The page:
Team performance and success is dependent on numerous factors of varying importance but it appears that one may stand above the others. This is the view of both Harvard professor Amy Edmondson and, more recently, Google’s Project Aristotle which studied 100s of teams over 5 years and what made them successful. In addition, it is interesting to note that extraversion, being in the same office and tenure were not considered as important variables for team performance.
Factors such as team member reliability, role understanding, meaningful tasks and impact were in the top five but highest of all, by far, was psychological safety. To define psychological safety is to define the fabric of what it means to be a part of a team which is to feel included and safe to learn, contribute and challenge each other’s suggestions. These are the four levels that denote a team members willingness to take interpersonal risks, ask questions without fear of being perceived as ignorant and the ability to commit themselves to the success of a project.
As humans we learned how to manage the impression we leave on others. During schooling we often become concerned with sounding foolish in the presence of our peers. While this protective nature can be ingrained, it is the antithesis of psychological safety and the ability to speak up. Furthermore, in her Ted Talk, Amy Edmonson explains that companies with interdependence and uncertainty must create a safe space for their teams to voice opinions and raise issues.
Many of the reasons for why its importance are obvious but are worth illuminating if this wasn’t considered previously. Companies with greater psychological safety experience:
Understanding that psychological safety is important may not be too challenging but ensuring that your teams have it can be slightly moreso. Having previously discussed some factors to establish psychological safety here, we will expand our list of suggestions and tips for team members and leadership alike.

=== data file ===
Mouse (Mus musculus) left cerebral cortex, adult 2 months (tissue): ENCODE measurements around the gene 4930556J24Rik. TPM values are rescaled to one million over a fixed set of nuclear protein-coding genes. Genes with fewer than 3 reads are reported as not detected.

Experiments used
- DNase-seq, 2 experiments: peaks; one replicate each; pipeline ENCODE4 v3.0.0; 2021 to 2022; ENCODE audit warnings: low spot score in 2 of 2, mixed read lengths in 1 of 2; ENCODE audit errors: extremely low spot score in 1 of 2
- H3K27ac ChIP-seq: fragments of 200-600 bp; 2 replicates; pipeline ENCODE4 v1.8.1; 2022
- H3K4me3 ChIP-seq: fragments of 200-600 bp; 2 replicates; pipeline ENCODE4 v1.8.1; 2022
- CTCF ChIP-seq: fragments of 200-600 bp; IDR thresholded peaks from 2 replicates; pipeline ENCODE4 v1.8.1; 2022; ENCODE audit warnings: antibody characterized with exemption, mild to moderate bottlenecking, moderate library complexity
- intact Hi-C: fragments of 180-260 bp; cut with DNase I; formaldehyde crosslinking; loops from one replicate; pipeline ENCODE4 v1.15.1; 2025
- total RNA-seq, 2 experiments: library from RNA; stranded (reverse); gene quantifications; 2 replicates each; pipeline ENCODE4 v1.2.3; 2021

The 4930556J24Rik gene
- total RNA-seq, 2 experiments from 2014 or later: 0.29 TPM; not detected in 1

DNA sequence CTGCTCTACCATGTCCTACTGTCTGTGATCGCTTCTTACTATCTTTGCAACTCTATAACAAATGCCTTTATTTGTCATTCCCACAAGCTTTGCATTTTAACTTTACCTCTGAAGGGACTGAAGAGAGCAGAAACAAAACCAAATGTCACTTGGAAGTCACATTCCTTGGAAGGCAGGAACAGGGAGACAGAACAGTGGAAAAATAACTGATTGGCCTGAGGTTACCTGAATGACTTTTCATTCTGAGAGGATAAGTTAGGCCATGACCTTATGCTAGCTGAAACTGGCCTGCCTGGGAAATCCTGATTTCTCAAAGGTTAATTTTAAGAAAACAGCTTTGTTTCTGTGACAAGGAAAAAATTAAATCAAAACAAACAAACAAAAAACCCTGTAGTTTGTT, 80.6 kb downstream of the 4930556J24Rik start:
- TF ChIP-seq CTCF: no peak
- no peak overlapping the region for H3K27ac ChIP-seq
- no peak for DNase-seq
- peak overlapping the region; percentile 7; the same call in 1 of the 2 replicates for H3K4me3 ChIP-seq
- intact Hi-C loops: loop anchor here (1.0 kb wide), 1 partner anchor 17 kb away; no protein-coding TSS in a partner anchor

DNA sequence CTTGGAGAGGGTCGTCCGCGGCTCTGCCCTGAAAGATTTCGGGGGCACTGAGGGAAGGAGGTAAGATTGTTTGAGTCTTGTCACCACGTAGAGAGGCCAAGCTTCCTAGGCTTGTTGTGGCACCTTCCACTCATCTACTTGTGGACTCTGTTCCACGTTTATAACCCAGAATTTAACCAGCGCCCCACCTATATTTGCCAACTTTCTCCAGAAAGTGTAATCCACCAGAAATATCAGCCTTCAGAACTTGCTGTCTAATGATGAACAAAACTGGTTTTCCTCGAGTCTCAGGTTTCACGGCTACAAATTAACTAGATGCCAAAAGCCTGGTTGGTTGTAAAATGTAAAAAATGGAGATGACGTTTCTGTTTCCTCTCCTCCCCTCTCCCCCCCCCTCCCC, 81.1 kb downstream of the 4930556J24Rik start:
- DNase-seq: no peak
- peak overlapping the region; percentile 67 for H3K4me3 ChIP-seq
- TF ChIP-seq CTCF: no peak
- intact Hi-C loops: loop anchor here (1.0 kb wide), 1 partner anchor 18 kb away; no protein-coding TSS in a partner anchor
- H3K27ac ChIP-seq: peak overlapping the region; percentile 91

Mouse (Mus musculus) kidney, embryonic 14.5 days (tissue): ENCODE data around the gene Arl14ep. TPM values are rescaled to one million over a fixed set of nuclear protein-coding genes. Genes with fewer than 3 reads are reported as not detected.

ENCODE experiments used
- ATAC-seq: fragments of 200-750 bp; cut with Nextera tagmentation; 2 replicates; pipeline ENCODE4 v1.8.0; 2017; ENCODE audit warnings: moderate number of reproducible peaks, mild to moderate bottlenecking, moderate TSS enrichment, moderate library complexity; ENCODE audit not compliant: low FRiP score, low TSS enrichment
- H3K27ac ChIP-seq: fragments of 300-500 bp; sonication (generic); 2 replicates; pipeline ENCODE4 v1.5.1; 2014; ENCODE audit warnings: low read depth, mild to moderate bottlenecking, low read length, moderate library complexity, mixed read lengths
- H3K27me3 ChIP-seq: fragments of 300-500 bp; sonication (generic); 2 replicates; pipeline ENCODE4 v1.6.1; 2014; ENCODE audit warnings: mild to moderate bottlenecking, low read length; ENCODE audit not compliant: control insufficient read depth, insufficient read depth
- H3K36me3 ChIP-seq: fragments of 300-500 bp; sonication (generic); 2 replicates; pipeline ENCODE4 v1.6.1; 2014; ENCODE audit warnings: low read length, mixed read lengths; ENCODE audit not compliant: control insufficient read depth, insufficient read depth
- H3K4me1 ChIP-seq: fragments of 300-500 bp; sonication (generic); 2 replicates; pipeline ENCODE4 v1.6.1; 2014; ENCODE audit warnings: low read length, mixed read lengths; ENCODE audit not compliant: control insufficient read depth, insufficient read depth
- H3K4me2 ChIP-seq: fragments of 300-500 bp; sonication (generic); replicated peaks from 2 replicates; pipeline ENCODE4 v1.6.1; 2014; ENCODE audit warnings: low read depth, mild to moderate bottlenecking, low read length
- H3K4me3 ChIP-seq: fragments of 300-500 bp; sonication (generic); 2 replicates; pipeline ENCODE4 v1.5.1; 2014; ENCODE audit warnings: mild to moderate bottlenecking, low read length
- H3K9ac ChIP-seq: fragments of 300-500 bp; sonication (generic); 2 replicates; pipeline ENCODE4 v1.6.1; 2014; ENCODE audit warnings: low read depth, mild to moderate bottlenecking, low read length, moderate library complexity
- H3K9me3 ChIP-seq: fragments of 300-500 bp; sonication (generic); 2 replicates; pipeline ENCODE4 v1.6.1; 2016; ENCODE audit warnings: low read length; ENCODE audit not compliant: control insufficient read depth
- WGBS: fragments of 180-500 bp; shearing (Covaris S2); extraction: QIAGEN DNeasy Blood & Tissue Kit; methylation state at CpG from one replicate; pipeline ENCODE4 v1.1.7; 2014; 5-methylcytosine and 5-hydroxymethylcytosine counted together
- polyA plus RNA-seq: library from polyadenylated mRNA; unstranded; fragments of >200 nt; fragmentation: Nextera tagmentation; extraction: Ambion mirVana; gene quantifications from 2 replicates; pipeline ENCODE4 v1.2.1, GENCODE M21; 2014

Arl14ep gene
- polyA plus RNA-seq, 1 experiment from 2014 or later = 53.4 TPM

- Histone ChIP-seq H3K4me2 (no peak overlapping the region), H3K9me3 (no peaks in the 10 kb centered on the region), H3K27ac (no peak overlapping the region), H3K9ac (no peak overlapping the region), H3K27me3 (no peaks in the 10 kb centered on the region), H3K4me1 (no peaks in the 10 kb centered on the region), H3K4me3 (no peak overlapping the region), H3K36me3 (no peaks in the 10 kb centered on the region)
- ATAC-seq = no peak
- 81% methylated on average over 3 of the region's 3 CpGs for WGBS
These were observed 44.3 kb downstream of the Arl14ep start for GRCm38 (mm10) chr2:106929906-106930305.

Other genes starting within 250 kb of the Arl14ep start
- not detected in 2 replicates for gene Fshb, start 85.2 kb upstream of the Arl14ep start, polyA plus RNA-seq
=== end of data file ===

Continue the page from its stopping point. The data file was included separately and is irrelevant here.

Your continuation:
Daniel Goleman theory of emotional intelligence offers a great place to start as a leader. In his studies, Goleman found that 5 key components make a significant difference to psychological safety. Being self-aware, self-regulating, motivated, empathetic and possessing good social skills exemplified leadership in this area. Edmondson added to these the need to acknowledge your own fallibility, ask lots of questions and frame the work as a learning problem rather than an execution problem. While there are extensive lists on methods of strengthening this attribute, we have compiled our own list of the most important changes to implement:
Without a doubt, most teams will have accommodated many of the above measures without necessarily knowing it as psychological safety. Strong, capable leadership will intuitively incorporate a safe space for the team members and encourage many other measures to arrive at the same result. We have heard of Friday happy hours, phones in the middle of the table, no disagreement idea generation rounds or life check-ins being commonplace amongst many of our clients previously. We would love to know what improves your team performance and how they have responded. For further information on programs we offer to assist in this process, feel free to check this out.